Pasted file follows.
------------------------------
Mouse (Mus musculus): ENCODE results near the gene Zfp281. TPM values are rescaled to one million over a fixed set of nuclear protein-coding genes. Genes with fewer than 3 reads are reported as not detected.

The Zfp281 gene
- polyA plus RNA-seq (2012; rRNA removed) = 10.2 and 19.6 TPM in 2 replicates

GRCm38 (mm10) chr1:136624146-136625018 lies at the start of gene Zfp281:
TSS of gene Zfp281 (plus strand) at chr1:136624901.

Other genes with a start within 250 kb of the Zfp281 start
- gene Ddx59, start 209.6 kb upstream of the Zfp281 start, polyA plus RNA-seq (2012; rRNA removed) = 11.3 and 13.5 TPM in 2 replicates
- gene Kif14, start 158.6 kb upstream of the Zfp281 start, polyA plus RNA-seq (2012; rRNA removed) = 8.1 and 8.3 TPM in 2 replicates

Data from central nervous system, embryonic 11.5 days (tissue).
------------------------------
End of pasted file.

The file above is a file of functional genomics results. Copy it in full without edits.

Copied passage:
Mouse (Mus musculus): ENCODE results near the gene Zfp281. TPM values are rescaled to one million over a fixed set of nuclear protein-coding genes. Genes with fewer than 3 reads are reported as not detected.

The Zfp281 gene
- polyA plus RNA-seq (2012; rRNA removed) = 10.2 and 19.6 TPM in 2 replicates

GRCm38 (mm10) chr1:136624146-136625018 lies at the start of gene Zfp281:
TSS of gene Zfp281 (plus strand) at chr1:136624901.

Other genes with a start within 250 kb of the Zfp281 start
- gene Ddx59, start 209.6 kb upstream of the Zfp281 start, polyA plus RNA-seq (2012; rRNA removed) = 11.3 and 13.5 TPM in 2 replicates
- gene Kif14, start 158.6 kb upstream of the Zfp281 start, polyA plus RNA-seq (2012; rRNA removed) = 8.1 and 8.3 TPM in 2 replicates

Data from central nervous system, embryonic 11.5 days (tissue).